Rick Ross Embarked On A Weight Loss Journey When He Faced A Series Of Seizures
American rapper and record executive Rick Ross has been an active hip hop artist since the mid-’90s and is still a prominent name in the industry. While the seven-time Grammy nominee is still heavy in the rap game, he has gotten lighter in his body weight.
The 44-year-old rapper, who once weighed 350 pounds, dropped over 100 pounds and has been making efforts to keep his transformed body intact. As of 2020, he weighed about 230 pounds, which is much closer to his optimal body mass index (BMI), although it is still considered overweight.
Rick Ross Had Two Seizures in Less than 24 Hours, Forcing Him to Reconsider His Life Choices
During the 2000s, health wasn’t of much concern to Ross, who indulged heavily in junk food and alcohol and slept inadequately. The rapper barely slept for four hours at night and loved binging on 24-oz steaks and snacks at 4 am in his studio. Additionally, he was also addicted to codeine, an opiate used to treat pain or cough.
These habits changed in 2011 after the hip hop magnate was rushed to the hospital due to two consecutive seizures in less than 24 hours. Ross happened to be the only young person in the hospital's waiting room, occupied by many elderly white males. The seizure, along with the realization of having such health issues at a young age, made him take a stand and make changes to his lifestyle and treat his body better.
A picture of Rick Ross from 2010. (Source: Vulture)
The rapper began his journey to good health immediately after the incident. In an interview with People magazine, he recalled asking the doctor what his biggest enemy was back then, to which the doctor had looked at his chart and told him it was soda. Soda was far from the only thing on that chart, but Ross remembered the starting point.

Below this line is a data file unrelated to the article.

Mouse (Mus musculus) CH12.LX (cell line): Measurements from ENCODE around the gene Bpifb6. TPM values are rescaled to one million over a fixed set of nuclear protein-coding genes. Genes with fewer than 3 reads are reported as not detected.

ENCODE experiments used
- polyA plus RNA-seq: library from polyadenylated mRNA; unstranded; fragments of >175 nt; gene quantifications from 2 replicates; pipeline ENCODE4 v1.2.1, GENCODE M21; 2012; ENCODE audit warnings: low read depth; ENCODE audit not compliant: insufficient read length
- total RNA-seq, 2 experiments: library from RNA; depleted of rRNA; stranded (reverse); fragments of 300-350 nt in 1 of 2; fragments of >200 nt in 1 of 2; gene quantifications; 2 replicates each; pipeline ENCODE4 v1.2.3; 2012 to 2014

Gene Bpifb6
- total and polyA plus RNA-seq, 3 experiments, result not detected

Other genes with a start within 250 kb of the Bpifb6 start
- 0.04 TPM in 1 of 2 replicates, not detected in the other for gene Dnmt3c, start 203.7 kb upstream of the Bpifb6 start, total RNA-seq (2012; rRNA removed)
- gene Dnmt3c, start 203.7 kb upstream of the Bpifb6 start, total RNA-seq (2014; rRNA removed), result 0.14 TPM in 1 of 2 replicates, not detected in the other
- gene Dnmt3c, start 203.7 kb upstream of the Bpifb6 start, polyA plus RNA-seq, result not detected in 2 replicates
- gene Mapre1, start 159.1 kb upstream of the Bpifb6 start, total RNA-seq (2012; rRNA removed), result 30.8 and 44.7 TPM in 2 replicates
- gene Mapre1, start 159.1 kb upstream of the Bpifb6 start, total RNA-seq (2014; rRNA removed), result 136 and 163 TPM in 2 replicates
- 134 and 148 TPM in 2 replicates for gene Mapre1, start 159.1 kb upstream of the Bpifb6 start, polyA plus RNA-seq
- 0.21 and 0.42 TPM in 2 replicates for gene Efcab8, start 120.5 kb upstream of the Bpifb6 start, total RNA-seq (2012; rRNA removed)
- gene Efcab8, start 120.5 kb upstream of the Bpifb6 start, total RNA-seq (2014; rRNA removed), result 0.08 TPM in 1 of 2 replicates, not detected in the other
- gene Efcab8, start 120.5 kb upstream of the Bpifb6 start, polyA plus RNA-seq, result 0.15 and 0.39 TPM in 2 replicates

Notably, that wasn’t the only time the songwriter suffered from seizures. In his memoir called Hurricanes, the rapper details that the worst episodes came in March of 2018 when a seizure left him hospitalized for four days.
He Still Enjoys His Burgers and Chicken Wings, But in Moderation
The hip hop icon did not rush into his weight loss journey by going cold turkey on everything he loves. He chose a much slower but lasting route.
The rapper has taken up a personalized CrossFit program introduced to him by Reebok (which he’s dubbed as “Ross Fit”) that involved him working out four days a week. He also worked with a personal chef to set an acceptable limit to how much he could indulge in his guilty pleasures.
He might be on a weight loss journey, but he still treats himself to eateries like Wingstop and Checkers once or twice a week, and only between the hours of noon and 5 p.m. However, he stopped eating certain foods such as bread, white rice, and fish fillets and drinks less alcohol.
“If I quit all the things I loved cold turkey, I knew it would only be so long before I went back to my old ways,” he had told Men’s Health. “My advice for anyone looking to lose weight is not to make it feel like a job.”
The rapper also explained that his fitness goal wasn’t to get ripped like Thor or Aquaman. He wants to stay healthy to be with his family.
My fitness goal is staying alive; staying healthy. And watching my kids grow up. Other than that I’m already a sex symbol.
In a photo of Ross from his Instagram posted in January 2021, the rapper has stayed successful in maintaining his weight.
Ross Has Partnered With Telehealth Company Jetdoc to Promote Personal Health
The rapper’s commitment to fitness and health seems to be spilling into his business ventures too. In December 2020, Ross, who is also the owner of Wingstop and Checkers franchises, entered into a strategic partnership with Jetdoc, a new Telehealth platform founded by healthcare entrepreneur Tommy Duncan.
According to the hip hop artist, his reason for backing this telehealth app is to help provide an affordable healthcare option. The entrepreneur stated that he was all too familiar with a situation that millions of Americans face where they avoid doctor visits due to lack of a healthcare plan.